North Tahoe PUD rate increases meet opposition |

North Tahoe PUD rate increases meet opposition

Ryan Salm/Sierra SunWorkers install sewer and water main and man holes on Beaver Street in Kings Beach over the summer. The North Tahoe Public Utility District is proposing a rate increase to cover costs that include updating the district's sewer and water system.

North Tahoe Public Utility District officials defended their proposed water and sewer fee increases at a public hearing Tuesday against frustrated ratepayers who said they couldn’t afford the steep hike they may soon see in their monthly utility bill.

“I look at every dollar that the PUD spends as my own dollar,” district board President Lane Lewis said at the hearing. “We’re here as your representation to operate this district in the most cost-effective way. That is the only pledge I can give you.”

Most of the public attendees said they acknowledged the need to maintain and upgrade the district’s sewer and water system that is only worsening over time. But they questioned whether such a single, dramatic increase in water and sewer rates was warranted.

The proposed rate structure, which would be effective December 1, would increase monthly water bills by more than 50 percent. Sewer bills would be more than doubled. And both sewer and water fees will see additional hikes, though much smaller in scale, in 2009 and again in 2010.

Most of the increase comes from a system replacement fee added onto the base service rate. The replacement fee will be earmarked to fund the district’s approved five-year capital improvement plan, which will update the sewer collection system, force main and pump stations, replace water lines, install additional water tanks and improve the district’s water treatment plant.

Current rate and fee structures do not have the capacity to fund the projects in the five-year plan authorized by the board, district staff said.

“If you don’t replace line ” the cost is cheaper now than it is down the road,” Lewis said, also noting that the cost of a sewer spill will strain rate payers’ pocketbooks much more than maintaining the system. “The cost of the dollar increases. The cost of construction goes up as well. And if you don’t put something in the ground, you won’t have a system to maintain.”

Several attendees suggested the board spread out the projects along a broader timeline, which would lessen the financial stress placed on the rate payers.

“I think gradual treatment is much more palatable,” said North Tahoe resident Dave McClure.

Lewis said the district decided to adjust the rate structure once, rather than “piecemeal [residents] to death.”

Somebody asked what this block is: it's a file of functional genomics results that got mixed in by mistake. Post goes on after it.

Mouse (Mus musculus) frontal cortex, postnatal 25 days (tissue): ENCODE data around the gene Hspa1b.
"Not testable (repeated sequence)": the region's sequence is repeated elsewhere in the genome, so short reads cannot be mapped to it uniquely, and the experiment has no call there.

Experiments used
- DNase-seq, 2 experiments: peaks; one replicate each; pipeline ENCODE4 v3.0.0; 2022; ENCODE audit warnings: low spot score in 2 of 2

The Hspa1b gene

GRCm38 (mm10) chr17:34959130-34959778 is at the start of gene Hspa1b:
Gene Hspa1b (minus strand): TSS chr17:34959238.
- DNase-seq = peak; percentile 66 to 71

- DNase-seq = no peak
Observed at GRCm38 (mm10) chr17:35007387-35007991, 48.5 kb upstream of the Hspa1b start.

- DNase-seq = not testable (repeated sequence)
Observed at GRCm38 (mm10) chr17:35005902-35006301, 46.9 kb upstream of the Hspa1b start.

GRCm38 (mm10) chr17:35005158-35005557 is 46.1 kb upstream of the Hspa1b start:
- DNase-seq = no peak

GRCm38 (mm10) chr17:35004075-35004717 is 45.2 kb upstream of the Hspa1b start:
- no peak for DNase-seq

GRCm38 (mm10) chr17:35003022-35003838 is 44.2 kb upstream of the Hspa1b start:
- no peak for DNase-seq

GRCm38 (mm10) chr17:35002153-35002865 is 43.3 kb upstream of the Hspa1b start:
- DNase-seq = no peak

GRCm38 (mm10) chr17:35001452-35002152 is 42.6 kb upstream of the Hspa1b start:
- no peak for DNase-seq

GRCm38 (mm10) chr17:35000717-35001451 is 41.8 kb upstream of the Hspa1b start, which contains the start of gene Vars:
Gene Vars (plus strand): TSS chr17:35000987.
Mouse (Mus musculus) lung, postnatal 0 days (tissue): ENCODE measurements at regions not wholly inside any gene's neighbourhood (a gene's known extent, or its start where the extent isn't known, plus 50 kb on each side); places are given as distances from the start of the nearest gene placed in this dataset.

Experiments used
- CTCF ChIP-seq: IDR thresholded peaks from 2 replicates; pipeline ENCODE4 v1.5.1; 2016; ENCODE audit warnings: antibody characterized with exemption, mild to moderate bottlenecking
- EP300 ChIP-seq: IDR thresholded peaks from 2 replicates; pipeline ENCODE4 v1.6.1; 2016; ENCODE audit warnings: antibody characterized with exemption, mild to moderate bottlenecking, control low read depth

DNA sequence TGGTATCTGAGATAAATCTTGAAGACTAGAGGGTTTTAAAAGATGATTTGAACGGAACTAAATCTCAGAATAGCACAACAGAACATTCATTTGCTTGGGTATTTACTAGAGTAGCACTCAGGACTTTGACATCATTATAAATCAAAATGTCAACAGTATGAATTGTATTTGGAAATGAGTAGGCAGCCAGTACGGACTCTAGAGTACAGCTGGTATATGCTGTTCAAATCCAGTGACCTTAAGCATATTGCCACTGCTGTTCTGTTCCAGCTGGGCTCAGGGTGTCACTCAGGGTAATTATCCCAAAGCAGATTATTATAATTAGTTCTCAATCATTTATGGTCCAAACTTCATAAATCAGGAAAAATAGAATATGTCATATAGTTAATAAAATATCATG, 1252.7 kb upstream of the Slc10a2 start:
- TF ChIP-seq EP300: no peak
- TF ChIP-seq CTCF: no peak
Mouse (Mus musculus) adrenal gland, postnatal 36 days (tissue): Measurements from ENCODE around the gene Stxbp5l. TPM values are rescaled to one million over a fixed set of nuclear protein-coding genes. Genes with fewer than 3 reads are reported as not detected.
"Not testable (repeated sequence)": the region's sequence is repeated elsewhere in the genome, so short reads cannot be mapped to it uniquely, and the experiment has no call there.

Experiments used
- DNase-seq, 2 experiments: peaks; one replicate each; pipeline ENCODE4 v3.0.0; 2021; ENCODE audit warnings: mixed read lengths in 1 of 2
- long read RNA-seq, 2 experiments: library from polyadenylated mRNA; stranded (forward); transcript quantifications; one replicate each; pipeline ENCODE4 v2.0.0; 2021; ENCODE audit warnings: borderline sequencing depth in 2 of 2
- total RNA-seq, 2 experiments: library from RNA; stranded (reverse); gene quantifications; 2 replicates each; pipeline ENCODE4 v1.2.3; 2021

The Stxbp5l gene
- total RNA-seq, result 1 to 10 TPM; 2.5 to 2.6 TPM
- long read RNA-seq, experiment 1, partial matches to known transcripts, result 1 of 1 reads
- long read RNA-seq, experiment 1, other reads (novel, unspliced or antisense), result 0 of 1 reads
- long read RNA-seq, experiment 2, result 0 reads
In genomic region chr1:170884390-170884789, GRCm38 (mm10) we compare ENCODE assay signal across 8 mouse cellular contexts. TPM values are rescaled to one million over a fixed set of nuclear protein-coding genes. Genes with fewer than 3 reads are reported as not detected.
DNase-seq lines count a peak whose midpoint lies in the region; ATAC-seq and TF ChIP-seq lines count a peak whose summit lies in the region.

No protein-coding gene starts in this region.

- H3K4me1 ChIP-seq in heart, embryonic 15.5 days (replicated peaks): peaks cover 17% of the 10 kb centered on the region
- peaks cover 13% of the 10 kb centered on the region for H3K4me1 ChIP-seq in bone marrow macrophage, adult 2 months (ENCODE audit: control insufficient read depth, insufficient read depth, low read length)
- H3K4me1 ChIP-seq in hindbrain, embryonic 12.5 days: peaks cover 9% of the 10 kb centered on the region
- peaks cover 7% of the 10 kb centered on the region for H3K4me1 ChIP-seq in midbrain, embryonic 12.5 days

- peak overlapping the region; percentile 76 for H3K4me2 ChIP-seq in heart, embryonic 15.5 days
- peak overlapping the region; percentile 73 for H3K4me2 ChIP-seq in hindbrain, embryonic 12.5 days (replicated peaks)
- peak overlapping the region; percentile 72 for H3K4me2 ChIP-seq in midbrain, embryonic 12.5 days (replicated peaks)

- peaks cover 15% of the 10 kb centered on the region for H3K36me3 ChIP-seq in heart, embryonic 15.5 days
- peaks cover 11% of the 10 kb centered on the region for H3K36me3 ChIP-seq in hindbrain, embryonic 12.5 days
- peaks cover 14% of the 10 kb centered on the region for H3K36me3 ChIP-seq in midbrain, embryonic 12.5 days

The adjustment also includes a fee that will fund federal and state mandates the district is required to meet. But the mandates have yet to be enforced, McClure said.

“I just feel as though it’s jumping the gun,” McClure said. “That law is going to be changed or modified, I bet you, once it will be enforced.”

McClure suggested the rate increase should be implemented through meter fees, rather than a flat fee, to promote water conservation.

“This is definitely going to hurt people on fixed incomes the most,” McClure said.

Resident Ezra Meyer suggested the board prioritize water line replacement to discourage water leaks.

“Where they’re leaking the most is where we’re going,” Lewis responded. “It’s not necessarily just the Kings Beach grid.”

Residents also encouraged the board pursue other sources of funding, such as the Placer County Redevelopment Agency.

“You guys are the leaders of this district. We have to go after that money” from the Redevelopment Agency, McClure said. “Everybody else is. They’re all lobbying for it.”

The district has pursued that money, said Board Director John Bergmann. But the redevelopment agency has other priorities for it’s use.

“They will only [give the district financial assistance] in conjunction with their mission, which is to eliminate blight in a redevelopment zone,” Bergmann said, noting the agency said they would assist utility infrastructure development if their projects put additional strain on the system.

“This board has no more authority over [the redevelopment agency] than you do,” said Director Jeff Lanini. “Don’t act like we’re idiots here. We’re fighting the same battle. We’re on your side.”

The district also pursued low-interest loans, but did not qualify because their utility systems achieved a higher level of service.

“Any tax, any rate increase that we put on the public ” we’re not the enemies. We’re partners with the district,” Lanini said. “This is not taken lightly, and I want you to understand ” I want everybody to understand that we’re partners in this.”

The public hearing fulfilled proposition 218 requirements for public notification, district staff said. The proposition also states that if the district receives written protests by more than 50 percent of the property owners, the process must stop.

The district has received 24 “protest” letters to date, said Assistant General Manager Lee Schegg. Of those letters, 21 met the legal requirements and two did not outright oppose the fee adjustments.

The water and sewer rate increases come with structural adjustments to capacity and connection fees, which will mostly affect new development.

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